Whilst listening to the Restart Project podcast I heard a comment that the average drill is only used for 10 minutes in it’s lifetime and hence was a prime candidate for a sharing economy approach to tools.
Given that I typically use one or more drills for more than 10 minutes each week, this got me thinking about if that was a reasonable number or not. The restart people suggested I was perhaps an “outlier” in that I’ve a much higher usage pattern that a lot of people.
Janet Gunter kindly made some enquiries as to the source of the drill quote numbers. This lead to a selection of interesting articles and existing analysis and a couple of good quotes, one from Theodore Levitt’s 1969 book “The Marketing Mode”, in which he refers to newspaper man Leo McGivena.
Last year one million quarter-inch drill bits were sold — not because people wanted quarter-inch drill bits but because they wanted quarter-inch holes.
The other was Alex Steffen who stated in 2007.
Supposedly, the average power drill is used for somewhere between six and twenty minutes in its entire lifetime. And yet supposedly almost half of all American households own one.
My twitter followers also seem to buck that trend as most of the have multiple drills and over 90% own a drill and they keep them for a long time. This is not that surprising given what I know about my followers. These are not the people who use a drill for just 10 minutes.
I think there’s a few points that don’t seem quite clear. What exactly is an “Average drill”, what does “Used” actually mean and what does “Lifetime” mean. These are key to what the statistic actually means.
I’m guessing these figures refer to domestic drills and are probably excluding those people who actually use the drills regularly like myself, more a “typical drill” than an average one.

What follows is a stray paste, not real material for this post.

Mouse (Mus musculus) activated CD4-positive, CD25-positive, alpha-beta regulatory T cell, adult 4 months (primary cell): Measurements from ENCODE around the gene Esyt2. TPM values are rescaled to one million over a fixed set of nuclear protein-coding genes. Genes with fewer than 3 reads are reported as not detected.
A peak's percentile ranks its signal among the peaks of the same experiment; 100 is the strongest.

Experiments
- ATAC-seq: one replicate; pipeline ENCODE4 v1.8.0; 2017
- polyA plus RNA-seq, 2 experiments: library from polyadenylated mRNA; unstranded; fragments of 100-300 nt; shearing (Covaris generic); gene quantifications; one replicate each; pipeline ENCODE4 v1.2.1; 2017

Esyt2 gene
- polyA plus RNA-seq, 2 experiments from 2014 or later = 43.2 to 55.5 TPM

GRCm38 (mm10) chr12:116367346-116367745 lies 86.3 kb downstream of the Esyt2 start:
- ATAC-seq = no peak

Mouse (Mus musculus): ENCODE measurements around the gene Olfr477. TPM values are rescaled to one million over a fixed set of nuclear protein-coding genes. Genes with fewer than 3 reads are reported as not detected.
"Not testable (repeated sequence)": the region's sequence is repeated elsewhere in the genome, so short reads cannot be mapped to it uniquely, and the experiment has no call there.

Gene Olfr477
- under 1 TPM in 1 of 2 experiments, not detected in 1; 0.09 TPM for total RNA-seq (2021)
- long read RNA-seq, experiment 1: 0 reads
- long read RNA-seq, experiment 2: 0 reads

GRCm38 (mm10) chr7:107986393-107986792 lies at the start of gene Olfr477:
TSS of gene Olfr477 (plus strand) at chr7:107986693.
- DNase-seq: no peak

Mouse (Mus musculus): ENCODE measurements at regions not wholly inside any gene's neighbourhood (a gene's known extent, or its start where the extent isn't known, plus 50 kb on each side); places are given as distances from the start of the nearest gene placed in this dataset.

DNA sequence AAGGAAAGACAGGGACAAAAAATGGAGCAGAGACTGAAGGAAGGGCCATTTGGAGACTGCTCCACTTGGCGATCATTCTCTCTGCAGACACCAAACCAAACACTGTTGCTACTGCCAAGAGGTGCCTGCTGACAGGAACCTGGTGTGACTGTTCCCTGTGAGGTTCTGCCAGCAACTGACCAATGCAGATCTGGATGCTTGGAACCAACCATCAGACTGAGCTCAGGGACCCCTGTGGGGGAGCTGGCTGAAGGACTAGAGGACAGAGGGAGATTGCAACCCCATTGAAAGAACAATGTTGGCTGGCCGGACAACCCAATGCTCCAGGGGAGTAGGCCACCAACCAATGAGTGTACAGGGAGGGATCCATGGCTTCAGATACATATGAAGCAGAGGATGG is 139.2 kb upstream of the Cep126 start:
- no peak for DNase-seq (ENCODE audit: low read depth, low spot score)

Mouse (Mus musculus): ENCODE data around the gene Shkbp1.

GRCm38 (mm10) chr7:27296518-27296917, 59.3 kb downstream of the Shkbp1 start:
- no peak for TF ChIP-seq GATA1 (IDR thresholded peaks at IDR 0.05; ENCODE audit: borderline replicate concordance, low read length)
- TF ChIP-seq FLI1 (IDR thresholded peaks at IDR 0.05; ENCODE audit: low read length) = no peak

If you look at the seconds it takes to drill a hole and count that as “use” then sure you are going to get low figures. However, the job where that drill was used might be several minutes or longer if you are not very expert. If you borrowed a drill from a neighbour you’d probably say “can I borrow it for a couple of hours”, not “can I borrow it for 80s” as you’d need to return it before you got home.
Finally looking at the lifetime, if the drills actually do burn out after 10 minutes of drilling time or the batteries stop working then that’s terrible. If they are thrown in a skip after a couple of jobs that’s also very bad. However, drills are not really like mobile phones in that you feel the need to replace them every couple of years, as shown by the mini survey drills are kept for many years. They even get passed to the younger generation or charity shops. I have actually owned some drills that reached their lifespan but that was mostly because at the time I did not have the skills or parts to get them working again, mostly bearings, burnt windings or defective batteries. I suspect this is where projects like the Restart Project fit in to extend the life of these items.
So does this mean I’m against the idea of a tool library? No, quite the opposite. I’d be happy to join one if there was one nearby. It would be great for tools that I don’t use very often such as bigger SDS drills and there’s probably a few things I could equally donate.
The example of the lady in the restart podcast was a London renter who moved house quite often and hence did not want to accumulate lots of possessions. I’d suggest that there are many people in that same scenario without space for tools or without a regular need for tools who could benefit from a tool library.
- Tom Slee – The case of the power drill
- Nicholas Carr’s – Of drills and holes and Ronald Coase: the limits of sharing
Thanks to Jen Gale for some of the links below.